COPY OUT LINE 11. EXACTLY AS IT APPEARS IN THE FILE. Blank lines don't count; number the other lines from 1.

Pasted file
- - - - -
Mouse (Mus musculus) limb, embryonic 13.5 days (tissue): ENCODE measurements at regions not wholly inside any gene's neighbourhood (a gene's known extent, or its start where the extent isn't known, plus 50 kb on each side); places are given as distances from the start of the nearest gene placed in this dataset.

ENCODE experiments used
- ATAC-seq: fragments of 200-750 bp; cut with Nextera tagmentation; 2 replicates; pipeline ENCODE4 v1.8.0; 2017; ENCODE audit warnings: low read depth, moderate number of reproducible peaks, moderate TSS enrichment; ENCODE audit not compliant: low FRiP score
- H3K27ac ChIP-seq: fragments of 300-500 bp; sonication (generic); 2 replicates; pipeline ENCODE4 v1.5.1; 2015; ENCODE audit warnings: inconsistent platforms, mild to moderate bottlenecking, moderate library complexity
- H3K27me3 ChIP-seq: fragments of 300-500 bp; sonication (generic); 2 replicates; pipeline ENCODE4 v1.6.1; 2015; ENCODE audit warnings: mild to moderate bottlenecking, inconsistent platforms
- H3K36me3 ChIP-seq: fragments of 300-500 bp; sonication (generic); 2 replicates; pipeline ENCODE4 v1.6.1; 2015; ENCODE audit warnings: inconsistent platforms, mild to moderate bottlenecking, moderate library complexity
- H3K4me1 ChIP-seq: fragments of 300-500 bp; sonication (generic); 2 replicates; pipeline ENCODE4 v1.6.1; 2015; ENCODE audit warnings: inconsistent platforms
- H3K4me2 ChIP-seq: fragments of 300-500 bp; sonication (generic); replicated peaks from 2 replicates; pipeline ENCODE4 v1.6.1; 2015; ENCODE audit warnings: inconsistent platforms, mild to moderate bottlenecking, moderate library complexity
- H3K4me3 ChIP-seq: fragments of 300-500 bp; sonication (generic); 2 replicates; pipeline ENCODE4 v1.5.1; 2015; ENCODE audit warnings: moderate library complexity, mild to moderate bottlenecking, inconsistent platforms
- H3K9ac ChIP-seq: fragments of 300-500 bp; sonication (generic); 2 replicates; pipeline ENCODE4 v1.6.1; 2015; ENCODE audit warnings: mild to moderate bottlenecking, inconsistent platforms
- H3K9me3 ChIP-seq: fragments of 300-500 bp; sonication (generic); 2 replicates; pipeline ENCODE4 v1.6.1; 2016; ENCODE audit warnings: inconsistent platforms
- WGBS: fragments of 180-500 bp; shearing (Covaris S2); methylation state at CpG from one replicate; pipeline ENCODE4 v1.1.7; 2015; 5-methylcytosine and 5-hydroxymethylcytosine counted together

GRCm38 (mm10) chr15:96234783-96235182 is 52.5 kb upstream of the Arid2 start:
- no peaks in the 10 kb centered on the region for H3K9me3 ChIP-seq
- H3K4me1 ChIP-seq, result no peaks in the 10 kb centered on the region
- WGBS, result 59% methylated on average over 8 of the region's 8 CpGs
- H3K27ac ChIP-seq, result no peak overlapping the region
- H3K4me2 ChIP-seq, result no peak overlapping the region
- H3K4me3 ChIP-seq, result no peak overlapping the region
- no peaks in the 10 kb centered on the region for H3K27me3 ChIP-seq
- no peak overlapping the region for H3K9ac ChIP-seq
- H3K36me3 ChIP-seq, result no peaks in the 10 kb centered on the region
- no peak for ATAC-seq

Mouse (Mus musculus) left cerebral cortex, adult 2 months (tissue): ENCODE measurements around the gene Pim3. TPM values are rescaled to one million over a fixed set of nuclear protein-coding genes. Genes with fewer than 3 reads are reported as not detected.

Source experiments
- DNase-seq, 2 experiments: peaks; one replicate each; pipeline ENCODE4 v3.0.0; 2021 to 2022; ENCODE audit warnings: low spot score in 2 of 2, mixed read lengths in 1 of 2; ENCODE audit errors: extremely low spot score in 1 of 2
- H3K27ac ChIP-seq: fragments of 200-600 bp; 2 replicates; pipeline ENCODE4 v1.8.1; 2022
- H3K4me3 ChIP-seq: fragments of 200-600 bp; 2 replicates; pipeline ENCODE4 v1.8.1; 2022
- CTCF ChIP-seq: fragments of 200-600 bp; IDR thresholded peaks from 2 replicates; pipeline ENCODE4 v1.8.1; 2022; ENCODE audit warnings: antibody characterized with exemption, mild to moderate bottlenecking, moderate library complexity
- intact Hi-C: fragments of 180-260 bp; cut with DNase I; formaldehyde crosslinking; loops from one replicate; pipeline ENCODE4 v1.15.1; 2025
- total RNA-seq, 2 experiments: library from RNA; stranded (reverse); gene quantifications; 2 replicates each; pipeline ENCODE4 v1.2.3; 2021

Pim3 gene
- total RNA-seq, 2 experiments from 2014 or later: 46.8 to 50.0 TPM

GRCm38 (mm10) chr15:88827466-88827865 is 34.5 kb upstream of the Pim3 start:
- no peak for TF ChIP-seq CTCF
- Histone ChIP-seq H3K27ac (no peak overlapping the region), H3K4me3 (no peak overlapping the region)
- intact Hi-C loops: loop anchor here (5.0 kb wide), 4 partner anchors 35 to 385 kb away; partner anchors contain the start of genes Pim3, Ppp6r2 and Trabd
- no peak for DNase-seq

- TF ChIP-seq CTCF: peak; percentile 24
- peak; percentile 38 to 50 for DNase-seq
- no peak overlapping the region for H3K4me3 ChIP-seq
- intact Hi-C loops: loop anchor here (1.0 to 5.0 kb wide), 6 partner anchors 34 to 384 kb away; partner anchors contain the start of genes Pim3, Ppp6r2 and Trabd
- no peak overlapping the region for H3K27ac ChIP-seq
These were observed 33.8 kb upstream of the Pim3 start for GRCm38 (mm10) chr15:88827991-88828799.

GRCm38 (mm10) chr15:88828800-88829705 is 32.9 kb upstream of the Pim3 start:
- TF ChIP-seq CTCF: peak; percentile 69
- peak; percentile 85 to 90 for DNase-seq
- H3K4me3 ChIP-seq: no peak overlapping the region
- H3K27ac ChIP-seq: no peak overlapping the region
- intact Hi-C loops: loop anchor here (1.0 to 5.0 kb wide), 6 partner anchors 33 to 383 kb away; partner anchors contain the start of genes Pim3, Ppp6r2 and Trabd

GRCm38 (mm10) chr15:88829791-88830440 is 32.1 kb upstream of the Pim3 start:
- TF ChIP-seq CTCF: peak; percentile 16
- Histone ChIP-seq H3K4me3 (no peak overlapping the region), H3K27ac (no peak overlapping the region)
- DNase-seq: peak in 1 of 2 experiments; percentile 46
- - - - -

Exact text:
- H3K9me3 ChIP-seq: fragments of 300-500 bp; sonication (generic); 2 replicates; pipeline ENCODE4 v1.6.1; 2016; ENCODE audit warnings: inconsistent platforms